Women's Health

Chicago hospital fights obesity with "Baby

Chicago hospital fights obesity with “Baby-Friendly” tactics

Childhood obesity rates have more than doubled in the past 30 years, while adolescent obesity has quadrupled, according to the Centers for Disease Control and Prevention (CDC).

The epidemic has hit communities with large minority populations especially hard.

That’s why in early 2016, Advocate Trinity Hospital – located on Chicago’s south side – sought and became the first hospital in Chicago to be certified as Baby-Friendly. The certification is a designation from the World Health Organization recognizing the highest level of support for breastfeeding mothers and babies. It represents a step in the right direction towards addressing the childhood obesity epidemic.

Providing infants with human milk gives them the most complete nutrition possible because it provides the best mix of nutrients for babies to thrive.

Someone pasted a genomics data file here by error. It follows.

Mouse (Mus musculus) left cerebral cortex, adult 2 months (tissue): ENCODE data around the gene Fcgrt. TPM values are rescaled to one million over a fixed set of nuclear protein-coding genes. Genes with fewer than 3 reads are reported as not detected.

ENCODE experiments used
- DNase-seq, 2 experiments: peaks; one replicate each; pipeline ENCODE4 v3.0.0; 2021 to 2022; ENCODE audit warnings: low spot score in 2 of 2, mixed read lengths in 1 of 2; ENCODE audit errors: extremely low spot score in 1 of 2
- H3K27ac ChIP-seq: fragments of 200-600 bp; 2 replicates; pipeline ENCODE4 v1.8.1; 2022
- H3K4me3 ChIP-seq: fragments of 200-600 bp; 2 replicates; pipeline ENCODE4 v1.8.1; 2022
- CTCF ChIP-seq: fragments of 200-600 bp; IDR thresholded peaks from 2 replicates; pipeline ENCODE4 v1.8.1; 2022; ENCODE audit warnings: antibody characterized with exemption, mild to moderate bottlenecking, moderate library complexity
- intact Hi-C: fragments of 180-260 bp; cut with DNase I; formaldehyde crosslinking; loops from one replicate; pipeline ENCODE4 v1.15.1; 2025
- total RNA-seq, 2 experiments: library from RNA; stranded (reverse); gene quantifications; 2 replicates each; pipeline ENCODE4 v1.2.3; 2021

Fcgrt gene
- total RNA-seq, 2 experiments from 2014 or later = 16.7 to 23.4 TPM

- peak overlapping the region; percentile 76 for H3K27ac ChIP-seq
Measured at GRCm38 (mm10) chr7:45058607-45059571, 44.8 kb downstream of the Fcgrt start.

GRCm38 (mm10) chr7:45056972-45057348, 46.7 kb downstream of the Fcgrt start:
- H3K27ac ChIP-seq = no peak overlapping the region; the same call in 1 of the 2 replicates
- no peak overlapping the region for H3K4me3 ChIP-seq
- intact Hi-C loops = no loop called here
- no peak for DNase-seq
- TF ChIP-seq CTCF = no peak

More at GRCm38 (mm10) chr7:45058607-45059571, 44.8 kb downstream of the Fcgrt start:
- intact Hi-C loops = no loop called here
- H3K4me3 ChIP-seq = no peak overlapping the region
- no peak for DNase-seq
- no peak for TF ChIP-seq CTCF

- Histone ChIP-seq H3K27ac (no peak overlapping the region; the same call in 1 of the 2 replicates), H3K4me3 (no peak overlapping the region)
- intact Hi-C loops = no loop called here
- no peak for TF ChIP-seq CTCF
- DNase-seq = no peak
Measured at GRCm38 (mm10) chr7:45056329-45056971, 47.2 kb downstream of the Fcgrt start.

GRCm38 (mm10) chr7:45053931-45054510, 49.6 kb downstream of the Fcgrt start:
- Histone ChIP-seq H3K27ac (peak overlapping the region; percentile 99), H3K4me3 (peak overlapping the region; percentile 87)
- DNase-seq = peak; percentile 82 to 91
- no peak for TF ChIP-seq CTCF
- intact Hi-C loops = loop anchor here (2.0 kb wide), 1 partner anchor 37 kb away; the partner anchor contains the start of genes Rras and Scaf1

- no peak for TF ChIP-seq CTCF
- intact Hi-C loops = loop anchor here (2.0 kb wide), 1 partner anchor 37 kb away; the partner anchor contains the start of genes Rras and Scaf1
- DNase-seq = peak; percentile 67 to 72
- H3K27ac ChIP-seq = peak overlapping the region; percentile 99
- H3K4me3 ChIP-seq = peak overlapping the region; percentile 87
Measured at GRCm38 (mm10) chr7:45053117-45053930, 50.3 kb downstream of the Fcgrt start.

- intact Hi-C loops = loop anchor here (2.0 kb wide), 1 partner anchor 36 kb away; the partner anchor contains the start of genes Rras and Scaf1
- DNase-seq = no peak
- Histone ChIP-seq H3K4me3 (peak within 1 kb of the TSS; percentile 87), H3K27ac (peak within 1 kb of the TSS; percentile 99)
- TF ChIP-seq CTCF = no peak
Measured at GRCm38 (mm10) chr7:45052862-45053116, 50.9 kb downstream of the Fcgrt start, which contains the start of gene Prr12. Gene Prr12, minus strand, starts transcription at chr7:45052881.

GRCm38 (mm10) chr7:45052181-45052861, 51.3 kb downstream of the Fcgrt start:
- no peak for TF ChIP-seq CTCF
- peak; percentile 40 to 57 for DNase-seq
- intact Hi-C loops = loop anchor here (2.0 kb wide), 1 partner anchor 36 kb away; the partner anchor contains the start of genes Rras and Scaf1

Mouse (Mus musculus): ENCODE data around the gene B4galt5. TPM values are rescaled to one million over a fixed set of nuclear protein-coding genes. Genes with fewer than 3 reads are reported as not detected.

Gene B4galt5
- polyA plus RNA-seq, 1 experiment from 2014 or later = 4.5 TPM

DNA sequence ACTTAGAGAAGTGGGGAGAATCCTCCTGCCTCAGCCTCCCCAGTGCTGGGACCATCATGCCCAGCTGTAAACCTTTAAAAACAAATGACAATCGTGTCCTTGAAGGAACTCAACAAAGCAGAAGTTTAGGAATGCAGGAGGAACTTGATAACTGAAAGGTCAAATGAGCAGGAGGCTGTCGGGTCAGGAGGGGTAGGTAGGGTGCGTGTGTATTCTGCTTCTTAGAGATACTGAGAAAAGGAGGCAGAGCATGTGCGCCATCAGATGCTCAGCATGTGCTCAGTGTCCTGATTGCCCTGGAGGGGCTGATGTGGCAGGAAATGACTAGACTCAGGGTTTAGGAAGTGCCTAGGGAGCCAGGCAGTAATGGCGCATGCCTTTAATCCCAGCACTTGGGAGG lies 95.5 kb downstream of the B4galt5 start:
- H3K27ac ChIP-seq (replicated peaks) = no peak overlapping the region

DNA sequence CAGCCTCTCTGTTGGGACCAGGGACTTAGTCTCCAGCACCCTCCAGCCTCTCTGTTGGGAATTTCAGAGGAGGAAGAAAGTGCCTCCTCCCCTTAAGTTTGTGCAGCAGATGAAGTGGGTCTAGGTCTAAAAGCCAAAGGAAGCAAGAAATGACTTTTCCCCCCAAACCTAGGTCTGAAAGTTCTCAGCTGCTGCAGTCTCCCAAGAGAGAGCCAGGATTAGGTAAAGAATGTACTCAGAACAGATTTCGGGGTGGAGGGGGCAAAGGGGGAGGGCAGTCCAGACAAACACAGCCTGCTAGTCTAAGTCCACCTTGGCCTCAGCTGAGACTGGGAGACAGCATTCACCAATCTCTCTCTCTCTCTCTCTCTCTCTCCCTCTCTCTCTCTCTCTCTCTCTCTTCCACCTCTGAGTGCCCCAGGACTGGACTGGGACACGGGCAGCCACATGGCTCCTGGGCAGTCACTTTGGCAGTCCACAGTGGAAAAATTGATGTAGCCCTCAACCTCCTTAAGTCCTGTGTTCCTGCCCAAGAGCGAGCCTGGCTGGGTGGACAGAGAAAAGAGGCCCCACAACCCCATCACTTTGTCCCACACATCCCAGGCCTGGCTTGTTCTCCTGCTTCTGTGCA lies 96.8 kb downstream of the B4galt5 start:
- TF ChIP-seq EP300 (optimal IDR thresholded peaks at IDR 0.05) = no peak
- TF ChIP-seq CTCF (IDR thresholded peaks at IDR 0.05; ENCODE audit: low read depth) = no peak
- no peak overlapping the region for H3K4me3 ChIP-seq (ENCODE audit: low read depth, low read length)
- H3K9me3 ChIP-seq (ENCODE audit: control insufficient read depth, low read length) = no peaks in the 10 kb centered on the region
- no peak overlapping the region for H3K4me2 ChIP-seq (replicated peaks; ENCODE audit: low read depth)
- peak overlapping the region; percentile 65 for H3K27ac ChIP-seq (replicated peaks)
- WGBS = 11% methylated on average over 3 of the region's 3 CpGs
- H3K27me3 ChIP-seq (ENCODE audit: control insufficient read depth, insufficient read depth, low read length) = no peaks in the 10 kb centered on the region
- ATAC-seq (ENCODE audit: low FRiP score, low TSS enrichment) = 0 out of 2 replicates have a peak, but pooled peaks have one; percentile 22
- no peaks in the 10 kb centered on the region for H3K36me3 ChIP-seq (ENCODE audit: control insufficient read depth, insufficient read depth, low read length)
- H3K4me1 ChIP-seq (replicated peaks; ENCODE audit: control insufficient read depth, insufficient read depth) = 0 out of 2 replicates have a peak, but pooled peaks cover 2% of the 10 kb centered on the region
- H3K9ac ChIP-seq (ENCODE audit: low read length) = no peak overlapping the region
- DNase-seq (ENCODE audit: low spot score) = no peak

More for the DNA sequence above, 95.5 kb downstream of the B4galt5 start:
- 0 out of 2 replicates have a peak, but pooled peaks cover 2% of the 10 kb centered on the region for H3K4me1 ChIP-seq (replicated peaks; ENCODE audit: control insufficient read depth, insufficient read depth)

“This may be the first generation that has a shorter life span because we’re seeing obesity in children and teens,” says Dr. Luther Gaston, an obstetrician and gynecologist at Advocate Trinity Hospital in Chicago. “Breastfeeding can greatly help reduce obesity, and that is the first step toward tackling the issue.”

Considering in 2012, more than one-third of children and adolescents were overweight or obese, confronting this issue has become a major task for physicians and patients alike. “Our goal is to promote breastfeeding in 100 percent of our patients that walk through the door,” says Michele Rowe, an obstetrics nurse at Advocate Trinity Hospital. “Baby-Friendly helps to attack obesity at the very early stages of a newborns life.”

In addition to fighting obesity, research has shown many benefits to breastfeeding, including children having fewer and less serious illnesses than those who never received breast milk and a reduced risk of SIDS, childhood cancers, pneumonia and diabetes.

Baby-Friendly is a global program which was launched by the World Health Organization and the United Nations Children’s Fund in 1991. The Baby-Friendly Hospital Initiative encourages and recognizes hospitals and birthing centers that offer an optimal level of care for infant feeding.

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